"A finely told, beautifully illustrated biography that saves a world class scientist from obscurity." --School Library Journal, starred review "An ideal introduction to a lesser-known scientist and an important understanding about how the Earth works."--Kirkus Reviews, starred review
Filled with gorgeous illustrations by acclaimed artist Ra l Col n, this illustrated biography shares the story of female scientist, Marie Tharp, a pioneering woman scientist and the first person to ever successfully map the ocean floor.
Marie Tharp was always fascinated by the ocean. Taught to think big by her father who was a mapmaker, Marie wanted to do something no one had ever done before: map the bottom of the Atlantic Ocean. Was it even possible? Not sure if she would succeed, Marie decided to give it a try.
Throughout history, others had tried and failed to measure the depths of the oceans. Sailors lowered weighted ropes to take measurements. Even today, scientists are trying to measure the depth by using echo sounder machines to track how long it would take a sound wave sent from a ship to the sea floor to come back. But for Marie, it was like piecing together an immense jigsaw puzzle.
Despite past failures and challenges--sometimes Marie would be turned away from a ship because having a woman on board was "bad luck"--Marie was determined to succeed. And she did, becoming the first person to chart the ocean floor, helping us better understand the planet we call home.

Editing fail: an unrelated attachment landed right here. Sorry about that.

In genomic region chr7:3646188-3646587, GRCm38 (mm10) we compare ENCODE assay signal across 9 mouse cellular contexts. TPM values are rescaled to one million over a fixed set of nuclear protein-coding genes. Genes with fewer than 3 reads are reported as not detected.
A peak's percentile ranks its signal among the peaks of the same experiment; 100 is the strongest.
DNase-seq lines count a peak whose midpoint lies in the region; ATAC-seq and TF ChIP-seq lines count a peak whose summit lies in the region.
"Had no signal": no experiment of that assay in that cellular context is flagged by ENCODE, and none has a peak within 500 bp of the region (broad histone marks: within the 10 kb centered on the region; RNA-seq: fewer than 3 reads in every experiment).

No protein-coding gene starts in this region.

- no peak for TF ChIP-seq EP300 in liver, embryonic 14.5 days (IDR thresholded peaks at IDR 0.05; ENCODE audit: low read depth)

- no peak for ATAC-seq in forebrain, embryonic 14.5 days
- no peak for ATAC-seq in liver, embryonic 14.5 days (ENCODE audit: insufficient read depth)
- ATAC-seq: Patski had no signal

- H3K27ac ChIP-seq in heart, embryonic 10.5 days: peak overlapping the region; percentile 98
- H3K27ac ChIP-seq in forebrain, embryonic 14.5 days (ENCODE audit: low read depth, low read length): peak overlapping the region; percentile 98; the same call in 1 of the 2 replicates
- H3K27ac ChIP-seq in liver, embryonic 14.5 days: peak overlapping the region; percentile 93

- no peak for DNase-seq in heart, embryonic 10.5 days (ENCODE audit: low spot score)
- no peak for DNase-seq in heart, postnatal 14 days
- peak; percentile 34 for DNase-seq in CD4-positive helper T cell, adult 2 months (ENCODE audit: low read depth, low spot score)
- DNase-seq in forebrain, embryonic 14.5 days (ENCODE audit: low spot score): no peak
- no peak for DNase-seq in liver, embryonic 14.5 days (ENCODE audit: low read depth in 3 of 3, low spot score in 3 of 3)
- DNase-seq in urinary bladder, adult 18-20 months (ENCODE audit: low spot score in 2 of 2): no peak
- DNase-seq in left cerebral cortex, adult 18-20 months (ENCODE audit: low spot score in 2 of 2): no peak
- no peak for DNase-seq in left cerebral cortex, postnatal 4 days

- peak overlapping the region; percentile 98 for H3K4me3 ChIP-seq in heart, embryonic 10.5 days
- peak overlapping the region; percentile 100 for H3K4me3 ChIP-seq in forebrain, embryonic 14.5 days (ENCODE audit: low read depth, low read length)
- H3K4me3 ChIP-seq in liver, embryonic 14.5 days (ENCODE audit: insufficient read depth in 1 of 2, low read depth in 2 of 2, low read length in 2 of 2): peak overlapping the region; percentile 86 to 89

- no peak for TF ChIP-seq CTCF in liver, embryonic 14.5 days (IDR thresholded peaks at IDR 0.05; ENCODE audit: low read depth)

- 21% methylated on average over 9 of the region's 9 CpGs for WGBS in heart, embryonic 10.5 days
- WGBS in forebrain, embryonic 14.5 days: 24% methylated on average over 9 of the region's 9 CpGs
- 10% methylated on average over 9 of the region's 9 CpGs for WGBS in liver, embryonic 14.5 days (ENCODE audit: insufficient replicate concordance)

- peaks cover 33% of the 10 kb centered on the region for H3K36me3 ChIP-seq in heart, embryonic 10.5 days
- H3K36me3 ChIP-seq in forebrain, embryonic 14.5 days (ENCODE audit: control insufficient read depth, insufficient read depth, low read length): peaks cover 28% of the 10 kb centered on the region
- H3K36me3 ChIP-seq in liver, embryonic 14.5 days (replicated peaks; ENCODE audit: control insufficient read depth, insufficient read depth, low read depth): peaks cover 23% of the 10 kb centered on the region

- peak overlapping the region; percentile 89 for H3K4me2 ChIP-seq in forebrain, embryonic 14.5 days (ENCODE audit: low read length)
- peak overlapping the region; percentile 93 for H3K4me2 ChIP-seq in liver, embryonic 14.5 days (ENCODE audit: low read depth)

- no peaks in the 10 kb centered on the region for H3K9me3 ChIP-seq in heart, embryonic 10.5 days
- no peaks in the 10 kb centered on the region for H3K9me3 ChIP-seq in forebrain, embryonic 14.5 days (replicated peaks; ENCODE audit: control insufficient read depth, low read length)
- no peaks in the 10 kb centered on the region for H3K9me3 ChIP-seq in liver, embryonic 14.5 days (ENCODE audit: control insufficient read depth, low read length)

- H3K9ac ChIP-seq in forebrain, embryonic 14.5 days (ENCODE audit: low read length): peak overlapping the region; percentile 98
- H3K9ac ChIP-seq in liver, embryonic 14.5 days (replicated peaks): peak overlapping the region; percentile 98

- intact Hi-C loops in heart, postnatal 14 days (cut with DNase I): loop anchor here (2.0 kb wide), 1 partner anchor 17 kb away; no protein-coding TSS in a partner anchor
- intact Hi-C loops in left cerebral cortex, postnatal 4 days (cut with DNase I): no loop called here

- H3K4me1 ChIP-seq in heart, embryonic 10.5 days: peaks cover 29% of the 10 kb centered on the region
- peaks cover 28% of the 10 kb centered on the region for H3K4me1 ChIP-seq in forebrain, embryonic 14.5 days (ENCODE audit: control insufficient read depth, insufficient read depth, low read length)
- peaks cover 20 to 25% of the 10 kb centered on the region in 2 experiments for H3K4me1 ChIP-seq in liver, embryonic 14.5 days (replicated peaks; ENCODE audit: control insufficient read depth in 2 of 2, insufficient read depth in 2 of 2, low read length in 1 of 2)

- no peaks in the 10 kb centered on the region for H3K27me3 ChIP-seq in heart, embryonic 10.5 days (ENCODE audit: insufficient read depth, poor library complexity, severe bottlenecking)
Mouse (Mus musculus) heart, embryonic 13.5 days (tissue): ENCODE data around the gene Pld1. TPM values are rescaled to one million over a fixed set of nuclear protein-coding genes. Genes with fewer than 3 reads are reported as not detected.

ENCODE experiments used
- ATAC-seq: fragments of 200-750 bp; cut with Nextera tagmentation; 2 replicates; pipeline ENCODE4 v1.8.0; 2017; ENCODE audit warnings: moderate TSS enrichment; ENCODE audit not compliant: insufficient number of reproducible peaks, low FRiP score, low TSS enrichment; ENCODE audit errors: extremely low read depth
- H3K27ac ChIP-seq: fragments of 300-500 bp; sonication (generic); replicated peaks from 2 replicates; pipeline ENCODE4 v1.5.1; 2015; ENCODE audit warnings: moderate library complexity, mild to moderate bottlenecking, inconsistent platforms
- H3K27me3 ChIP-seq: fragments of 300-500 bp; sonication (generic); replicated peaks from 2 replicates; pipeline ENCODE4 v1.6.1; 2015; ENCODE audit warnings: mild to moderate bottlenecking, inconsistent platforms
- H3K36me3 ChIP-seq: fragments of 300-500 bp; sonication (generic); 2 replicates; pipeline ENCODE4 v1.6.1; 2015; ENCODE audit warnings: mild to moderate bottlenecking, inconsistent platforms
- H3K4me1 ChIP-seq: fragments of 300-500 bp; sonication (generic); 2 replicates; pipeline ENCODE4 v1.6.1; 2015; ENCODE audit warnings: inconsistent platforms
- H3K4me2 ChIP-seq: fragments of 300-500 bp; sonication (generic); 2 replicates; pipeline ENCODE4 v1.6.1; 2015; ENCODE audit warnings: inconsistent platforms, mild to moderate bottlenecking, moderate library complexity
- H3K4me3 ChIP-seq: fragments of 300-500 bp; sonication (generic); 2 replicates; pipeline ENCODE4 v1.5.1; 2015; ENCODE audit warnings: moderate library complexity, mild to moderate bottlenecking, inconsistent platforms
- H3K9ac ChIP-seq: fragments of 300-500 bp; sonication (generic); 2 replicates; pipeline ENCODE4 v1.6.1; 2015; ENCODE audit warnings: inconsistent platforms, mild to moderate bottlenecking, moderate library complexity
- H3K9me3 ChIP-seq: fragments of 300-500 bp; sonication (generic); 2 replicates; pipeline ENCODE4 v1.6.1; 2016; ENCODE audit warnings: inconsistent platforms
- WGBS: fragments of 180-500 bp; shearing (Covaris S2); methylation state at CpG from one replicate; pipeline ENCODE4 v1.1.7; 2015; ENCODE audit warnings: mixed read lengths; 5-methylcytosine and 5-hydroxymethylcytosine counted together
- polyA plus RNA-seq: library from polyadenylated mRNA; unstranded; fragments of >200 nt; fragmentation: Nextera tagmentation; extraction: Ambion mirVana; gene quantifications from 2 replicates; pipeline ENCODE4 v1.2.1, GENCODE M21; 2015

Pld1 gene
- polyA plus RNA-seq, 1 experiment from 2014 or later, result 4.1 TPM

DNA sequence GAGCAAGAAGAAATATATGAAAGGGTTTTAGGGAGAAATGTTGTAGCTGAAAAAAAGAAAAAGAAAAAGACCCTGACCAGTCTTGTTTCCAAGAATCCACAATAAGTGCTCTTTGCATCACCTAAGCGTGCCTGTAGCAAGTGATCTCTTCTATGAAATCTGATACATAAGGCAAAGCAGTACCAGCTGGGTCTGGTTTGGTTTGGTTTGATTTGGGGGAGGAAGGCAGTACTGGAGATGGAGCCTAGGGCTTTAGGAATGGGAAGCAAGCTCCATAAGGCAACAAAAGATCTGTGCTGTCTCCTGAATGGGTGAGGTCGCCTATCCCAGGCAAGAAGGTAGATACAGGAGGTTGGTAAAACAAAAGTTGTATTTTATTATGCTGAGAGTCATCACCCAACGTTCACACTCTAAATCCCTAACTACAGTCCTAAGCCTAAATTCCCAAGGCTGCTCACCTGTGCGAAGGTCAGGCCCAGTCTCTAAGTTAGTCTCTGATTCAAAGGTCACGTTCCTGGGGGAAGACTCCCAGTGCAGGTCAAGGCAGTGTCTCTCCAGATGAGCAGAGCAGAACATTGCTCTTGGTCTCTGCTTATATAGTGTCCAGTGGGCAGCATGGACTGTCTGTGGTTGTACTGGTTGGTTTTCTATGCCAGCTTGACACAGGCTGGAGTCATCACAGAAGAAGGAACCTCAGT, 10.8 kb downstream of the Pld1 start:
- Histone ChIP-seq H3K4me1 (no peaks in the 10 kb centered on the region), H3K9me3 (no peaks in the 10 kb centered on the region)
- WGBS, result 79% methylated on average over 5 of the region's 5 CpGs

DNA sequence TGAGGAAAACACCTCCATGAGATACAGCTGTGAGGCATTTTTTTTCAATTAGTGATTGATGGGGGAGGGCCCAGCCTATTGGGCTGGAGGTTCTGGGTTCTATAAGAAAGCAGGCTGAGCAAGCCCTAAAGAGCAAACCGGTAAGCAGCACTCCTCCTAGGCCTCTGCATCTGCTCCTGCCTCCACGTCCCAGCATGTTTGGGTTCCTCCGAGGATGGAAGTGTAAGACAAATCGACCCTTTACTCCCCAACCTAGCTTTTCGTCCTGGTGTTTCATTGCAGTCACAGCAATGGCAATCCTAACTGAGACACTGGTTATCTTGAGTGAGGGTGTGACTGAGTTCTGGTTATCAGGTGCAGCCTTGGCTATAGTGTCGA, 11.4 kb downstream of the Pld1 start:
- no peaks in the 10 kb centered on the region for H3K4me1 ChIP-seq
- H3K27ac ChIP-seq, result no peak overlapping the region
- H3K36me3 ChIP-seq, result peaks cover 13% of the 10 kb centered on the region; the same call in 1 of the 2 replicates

Award-winning author Robert Burleigh tells her story of imagination and perseverance. Beautifully illustrated by Ra l Col n, Look Up
is a book that will inspire readers to follow their dreams.
Grades 1-3. Though her discoveries were pivotal to the theory of plate tectonics, geologist and cartographer Marie Tharp is still relatively unknown. In this picture-book biography, Burleigh presents Tharp’s story in her own enthusiastic, imagined voice. “Maps. I love them!” she exclaims before describing her life and accomplishments. In a conversational tone, she discusses her curiosity, her struggles to be accepted in the boys’-club atmosphere of 1950s research labs, her dogged determination to work in science, her belief in her sea-floor-mapping project, and her satisfaction at seeing her beautiful map gracing the walls of schools and museums. Along the way, she explains depth soundings, cartographic concepts, and plate tectonics. Colón’s soft colored-pencil illustrations are a wonderful match for ocean scenes and frequent maps, and a few helpful diagrams further illustrate concepts. Though the lengthy text makes this better suited to slightly older picture-book readers, the appealing art and informative glimpse into the life of a little-known scientist make it very worthwhile. Further reading and some provocative critical-thinking questions close out the volume.